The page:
I’ve never wanted to be just a novelist. I love the role as publisher. I did it before while I was living in Nashville. Nobody can care as much as you do about your own book and what happens to it.

Q: Will there be other books under the Ethel Books imprint?

A: It’ll be for my K.C. McKinnon stories. I already have four others in mind. They’ll all be illustrated, like “Mr. and Mrs. Santa Claus,” and have the same look. I won’t publish my Pelletier novels. And I’m not sure that I’ll publish any other authors, either.

Q: What’s the back story on “A Year After Henry?

A: My mother died in 2000. It was the biggest thing that ever happened to me. I came home for three months, to the house I was born in, to the house she died in.

For a year after she died, I didn’t want to write anymore. I was then down on my farm in Tennessee – it’s really isolated, way back in the woods. I didn’t see anybody for three months. I didn’t leave the farm for six months.

I remember later being in London, seeing a woman on television who was a “spiritual portraitist,” who drew people who were dead that were around her.

I’m not sure how I feel about death and an afterlife. Most of the time I think we’re just walking fertilizer. But I wanted to explore this. My mother was gone. And I probably wanted to see if I could follow her.

Q: Why set this book in Bixley? Why not fictional Mattagash?

A: My first three Mattagash novels take place in only a few days. I wanted to see whether I could write about characters and draw out the story over years. I needed another town. (Author) Susan Kenney, in reviewing my first book (“The Funeral Makers”) for The New York Times Book Review, wrote that in my book, “geography was a character, and place destiny.”

I think that Bixley is not a character. It’s just a canvas for people to come and go on. But Mattagash is a living thing.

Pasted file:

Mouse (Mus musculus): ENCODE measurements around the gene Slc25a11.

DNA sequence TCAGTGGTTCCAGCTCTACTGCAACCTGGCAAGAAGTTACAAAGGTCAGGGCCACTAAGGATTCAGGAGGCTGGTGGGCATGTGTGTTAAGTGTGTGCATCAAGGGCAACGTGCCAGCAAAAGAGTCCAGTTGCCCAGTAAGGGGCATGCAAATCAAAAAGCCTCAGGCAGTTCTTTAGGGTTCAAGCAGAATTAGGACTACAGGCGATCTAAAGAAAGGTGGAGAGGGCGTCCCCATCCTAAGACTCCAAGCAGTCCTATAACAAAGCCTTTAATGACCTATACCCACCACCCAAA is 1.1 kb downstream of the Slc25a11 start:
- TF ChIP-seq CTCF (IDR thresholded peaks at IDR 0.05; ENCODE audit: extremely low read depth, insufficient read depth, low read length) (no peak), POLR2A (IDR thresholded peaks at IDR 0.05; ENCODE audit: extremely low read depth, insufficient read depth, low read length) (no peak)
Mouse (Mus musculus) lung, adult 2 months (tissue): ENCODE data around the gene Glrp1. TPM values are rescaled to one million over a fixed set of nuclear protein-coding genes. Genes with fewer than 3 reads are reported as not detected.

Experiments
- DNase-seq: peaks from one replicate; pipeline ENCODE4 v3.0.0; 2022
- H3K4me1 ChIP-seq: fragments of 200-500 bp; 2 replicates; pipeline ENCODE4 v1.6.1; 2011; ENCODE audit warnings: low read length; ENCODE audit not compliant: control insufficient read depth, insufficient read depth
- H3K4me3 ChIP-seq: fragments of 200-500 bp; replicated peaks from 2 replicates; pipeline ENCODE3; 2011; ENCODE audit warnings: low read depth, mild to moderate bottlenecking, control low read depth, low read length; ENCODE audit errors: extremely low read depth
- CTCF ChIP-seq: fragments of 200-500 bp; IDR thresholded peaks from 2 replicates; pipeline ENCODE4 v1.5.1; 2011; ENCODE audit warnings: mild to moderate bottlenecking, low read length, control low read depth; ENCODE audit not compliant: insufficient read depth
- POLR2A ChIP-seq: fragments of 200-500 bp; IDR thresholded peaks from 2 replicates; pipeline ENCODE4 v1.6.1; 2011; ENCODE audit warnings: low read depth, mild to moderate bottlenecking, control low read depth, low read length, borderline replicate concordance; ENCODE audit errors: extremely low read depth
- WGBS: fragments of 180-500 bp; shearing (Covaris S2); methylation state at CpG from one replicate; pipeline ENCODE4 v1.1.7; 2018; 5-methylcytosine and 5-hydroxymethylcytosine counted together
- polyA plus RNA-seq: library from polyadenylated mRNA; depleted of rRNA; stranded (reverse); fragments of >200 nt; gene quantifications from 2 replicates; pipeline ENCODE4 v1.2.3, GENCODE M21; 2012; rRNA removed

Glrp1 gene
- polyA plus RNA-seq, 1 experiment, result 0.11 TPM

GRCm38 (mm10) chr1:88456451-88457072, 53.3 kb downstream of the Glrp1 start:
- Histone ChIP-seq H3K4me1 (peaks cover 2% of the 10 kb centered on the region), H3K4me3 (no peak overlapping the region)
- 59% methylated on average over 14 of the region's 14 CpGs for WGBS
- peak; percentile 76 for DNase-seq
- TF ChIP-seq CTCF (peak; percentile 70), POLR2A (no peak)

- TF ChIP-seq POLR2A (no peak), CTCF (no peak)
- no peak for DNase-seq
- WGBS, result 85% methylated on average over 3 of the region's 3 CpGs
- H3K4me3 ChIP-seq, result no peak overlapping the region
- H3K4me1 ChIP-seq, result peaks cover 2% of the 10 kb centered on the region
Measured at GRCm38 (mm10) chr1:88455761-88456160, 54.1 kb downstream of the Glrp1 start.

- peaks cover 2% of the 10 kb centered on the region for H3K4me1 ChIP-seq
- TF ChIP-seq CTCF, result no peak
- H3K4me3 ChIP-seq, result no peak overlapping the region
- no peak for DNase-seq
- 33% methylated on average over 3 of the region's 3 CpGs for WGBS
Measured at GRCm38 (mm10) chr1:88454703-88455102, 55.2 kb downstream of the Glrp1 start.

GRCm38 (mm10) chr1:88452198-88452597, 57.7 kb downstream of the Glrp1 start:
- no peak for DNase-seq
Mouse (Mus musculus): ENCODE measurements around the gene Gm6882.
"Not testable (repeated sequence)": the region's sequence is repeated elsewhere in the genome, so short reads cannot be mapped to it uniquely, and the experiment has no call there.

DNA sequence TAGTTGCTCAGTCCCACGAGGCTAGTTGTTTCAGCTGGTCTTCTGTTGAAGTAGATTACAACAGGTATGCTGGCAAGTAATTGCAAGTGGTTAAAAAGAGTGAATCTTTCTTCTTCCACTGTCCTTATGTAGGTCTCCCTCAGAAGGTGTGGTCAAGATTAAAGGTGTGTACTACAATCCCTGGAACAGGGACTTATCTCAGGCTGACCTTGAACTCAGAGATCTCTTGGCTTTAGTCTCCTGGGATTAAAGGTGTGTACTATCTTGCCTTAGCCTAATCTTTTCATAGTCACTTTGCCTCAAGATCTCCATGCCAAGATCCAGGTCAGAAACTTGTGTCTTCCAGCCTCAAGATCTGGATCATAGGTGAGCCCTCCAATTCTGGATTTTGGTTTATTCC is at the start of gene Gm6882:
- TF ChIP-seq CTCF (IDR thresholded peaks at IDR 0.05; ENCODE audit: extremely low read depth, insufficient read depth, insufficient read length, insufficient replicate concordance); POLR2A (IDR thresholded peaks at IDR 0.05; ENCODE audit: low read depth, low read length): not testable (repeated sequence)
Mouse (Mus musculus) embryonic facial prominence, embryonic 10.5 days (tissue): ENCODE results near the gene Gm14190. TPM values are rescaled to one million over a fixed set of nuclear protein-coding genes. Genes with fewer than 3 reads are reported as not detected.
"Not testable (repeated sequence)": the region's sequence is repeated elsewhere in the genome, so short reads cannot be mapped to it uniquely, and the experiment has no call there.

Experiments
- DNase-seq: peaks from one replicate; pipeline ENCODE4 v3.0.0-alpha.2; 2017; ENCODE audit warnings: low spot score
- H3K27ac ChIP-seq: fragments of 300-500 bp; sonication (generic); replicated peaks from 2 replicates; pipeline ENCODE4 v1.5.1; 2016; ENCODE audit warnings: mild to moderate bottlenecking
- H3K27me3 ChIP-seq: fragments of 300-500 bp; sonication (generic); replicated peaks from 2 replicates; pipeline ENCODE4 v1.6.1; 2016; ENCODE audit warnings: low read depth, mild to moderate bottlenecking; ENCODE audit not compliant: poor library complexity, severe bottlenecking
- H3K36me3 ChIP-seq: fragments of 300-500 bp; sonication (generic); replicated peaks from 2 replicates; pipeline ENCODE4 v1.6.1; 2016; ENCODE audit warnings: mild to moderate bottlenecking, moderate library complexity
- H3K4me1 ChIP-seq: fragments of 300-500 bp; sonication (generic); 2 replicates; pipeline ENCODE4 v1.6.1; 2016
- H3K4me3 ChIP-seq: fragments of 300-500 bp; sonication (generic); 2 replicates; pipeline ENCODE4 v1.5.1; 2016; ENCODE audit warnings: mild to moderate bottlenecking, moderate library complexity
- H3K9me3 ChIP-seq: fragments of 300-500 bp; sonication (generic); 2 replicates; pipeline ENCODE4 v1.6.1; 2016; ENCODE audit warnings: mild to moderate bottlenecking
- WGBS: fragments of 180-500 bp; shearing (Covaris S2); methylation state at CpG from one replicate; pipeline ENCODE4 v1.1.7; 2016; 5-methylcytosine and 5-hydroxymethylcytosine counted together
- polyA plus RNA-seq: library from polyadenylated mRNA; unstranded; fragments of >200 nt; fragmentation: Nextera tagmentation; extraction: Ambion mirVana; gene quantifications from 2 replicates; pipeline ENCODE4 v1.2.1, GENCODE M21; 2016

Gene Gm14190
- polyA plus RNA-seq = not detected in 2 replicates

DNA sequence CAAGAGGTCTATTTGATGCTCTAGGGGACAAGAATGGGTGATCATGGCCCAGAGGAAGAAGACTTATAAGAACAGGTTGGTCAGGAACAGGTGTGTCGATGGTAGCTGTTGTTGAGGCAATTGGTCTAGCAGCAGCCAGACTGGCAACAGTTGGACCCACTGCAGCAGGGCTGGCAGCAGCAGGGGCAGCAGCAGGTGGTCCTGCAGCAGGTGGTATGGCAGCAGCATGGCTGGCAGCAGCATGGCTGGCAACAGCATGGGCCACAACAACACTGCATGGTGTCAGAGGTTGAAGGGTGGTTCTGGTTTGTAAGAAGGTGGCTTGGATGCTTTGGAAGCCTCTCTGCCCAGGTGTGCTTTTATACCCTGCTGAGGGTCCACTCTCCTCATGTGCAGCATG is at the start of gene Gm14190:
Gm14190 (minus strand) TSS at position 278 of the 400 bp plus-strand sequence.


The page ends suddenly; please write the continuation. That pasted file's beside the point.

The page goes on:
Q: What is it with you and mailmen? There are mailmen in your Mattagash stories and mailmen in “A Year After Henry.”

A: Allagash is isolated. The only thing we had connecting us to the outside world was the mailman. We have just one road following along the river through the woods. Everybody would watch for the mailman. We were always waiting. When you’d see the mailman’s car poke its head around the turn, it was like the world had found you.

Q: You said to me in an email that your Mattagash stories “hurt your heart.” What do you mean by that?

A: When people ask, “Would you go back to your childhood?” most people say, “No, never.”

I would go back in a minute. I loved being a kid. I skipped a grade in school, and it pulled the rug out from under me. I spent a lot of time alone. I would go along the St. John River and rescue little trout in a tin can that had been stranded, putting them back in the river. I miss that. I miss the past. And my Mattagash stories remind me of that – of everything I learned here.

Q: Contrary to Thomas Wolfe, can one ever go home again?

A: I knew it wouldn’t be easy to come back here. And I’m glad that I spent the majority of my life away. But I have a great affection for my family, for my ancestors, for this town. I don’t know how many times I’ve looked out at this river and have thought, “My ancestors came up this river – in 1837.”

Why do we say that, “You can’t go home again?” I think it’s because age carries us into the future. Age takes us away from our own emotions. No matter where we are, we can’t go back to our old selves. They don’t exist anymore.

Frank O Smith is a Maine writer whose novel, “Dream Singer,” was released in October 2014. It was selected as a Notable Book of the Year in the literary fiction category by Shelf Unbound, an indie book review magazine. Smith can be contacted at: